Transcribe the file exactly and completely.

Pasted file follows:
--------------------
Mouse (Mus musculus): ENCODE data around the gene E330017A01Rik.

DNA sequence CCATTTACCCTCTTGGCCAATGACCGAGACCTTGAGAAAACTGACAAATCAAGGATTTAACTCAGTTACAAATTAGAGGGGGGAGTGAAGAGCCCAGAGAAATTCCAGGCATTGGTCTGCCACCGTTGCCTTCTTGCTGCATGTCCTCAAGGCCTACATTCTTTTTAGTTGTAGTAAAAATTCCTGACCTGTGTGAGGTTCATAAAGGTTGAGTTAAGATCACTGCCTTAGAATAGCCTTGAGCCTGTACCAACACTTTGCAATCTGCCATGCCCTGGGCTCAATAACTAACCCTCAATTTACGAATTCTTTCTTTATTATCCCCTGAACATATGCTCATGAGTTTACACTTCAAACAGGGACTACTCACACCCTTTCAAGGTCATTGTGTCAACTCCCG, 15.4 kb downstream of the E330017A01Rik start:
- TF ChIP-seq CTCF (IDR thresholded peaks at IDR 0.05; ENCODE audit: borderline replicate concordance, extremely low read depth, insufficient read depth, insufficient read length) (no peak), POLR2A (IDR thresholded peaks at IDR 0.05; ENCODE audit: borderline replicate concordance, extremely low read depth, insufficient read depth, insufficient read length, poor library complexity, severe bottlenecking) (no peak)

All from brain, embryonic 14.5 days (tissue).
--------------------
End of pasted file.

Mouse (Mus musculus): ENCODE data around the gene E330017A01Rik.

DNA sequence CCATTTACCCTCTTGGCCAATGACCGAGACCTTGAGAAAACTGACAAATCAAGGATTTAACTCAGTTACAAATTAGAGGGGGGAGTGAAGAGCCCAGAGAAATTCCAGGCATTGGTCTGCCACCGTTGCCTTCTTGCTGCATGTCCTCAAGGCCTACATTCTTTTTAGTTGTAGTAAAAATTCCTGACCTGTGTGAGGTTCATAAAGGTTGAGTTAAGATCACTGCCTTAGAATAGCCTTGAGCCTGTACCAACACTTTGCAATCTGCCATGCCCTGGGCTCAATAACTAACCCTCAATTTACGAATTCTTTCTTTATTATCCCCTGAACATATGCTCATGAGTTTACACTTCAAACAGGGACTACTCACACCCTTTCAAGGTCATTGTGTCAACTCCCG, 15.4 kb downstream of the E330017A01Rik start:
- TF ChIP-seq CTCF (IDR thresholded peaks at IDR 0.05; ENCODE audit: borderline replicate concordance, extremely low read depth, insufficient read depth, insufficient read length) (no peak), POLR2A (IDR thresholded peaks at IDR 0.05; ENCODE audit: borderline replicate concordance, extremely low read depth, insufficient read depth, insufficient read length, poor library complexity, severe bottlenecking) (no peak)

All from brain, embryonic 14.5 days (tissue).